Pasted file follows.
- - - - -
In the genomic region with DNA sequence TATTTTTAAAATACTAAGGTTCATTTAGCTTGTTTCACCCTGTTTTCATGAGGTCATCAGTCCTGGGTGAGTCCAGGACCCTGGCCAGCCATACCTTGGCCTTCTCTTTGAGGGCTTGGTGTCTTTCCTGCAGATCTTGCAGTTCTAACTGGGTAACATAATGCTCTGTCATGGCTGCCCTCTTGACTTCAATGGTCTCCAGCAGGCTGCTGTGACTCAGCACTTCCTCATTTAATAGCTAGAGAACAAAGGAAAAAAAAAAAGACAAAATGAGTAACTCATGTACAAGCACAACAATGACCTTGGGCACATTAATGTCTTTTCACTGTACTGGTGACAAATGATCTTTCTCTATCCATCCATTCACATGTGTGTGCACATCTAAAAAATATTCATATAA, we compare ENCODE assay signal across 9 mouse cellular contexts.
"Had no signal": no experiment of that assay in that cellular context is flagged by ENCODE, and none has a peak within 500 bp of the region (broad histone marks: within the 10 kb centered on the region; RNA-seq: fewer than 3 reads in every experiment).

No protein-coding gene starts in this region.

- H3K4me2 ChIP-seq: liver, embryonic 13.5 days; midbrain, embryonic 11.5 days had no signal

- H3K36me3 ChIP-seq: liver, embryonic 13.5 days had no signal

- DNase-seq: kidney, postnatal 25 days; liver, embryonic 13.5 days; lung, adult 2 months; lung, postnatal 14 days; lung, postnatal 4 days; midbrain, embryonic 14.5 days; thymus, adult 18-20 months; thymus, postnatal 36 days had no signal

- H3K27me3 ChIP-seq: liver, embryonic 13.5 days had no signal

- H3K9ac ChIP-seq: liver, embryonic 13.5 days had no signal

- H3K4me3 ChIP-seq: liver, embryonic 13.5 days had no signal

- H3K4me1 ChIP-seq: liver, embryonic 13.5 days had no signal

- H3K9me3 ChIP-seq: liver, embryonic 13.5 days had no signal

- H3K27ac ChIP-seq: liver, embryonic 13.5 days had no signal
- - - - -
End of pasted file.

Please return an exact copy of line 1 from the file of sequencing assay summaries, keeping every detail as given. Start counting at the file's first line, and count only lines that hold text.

In the genomic region with DNA sequence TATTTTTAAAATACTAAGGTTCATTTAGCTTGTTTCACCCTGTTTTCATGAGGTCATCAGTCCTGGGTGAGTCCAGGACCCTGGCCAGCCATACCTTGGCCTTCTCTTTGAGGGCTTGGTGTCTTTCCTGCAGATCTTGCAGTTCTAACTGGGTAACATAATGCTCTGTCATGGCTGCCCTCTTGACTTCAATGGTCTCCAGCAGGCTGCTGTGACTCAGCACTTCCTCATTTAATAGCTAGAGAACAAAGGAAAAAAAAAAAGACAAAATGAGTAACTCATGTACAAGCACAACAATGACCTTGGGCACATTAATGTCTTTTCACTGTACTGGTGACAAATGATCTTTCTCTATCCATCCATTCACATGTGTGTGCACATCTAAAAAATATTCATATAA, we compare ENCODE assay signal across 9 mouse cellular contexts.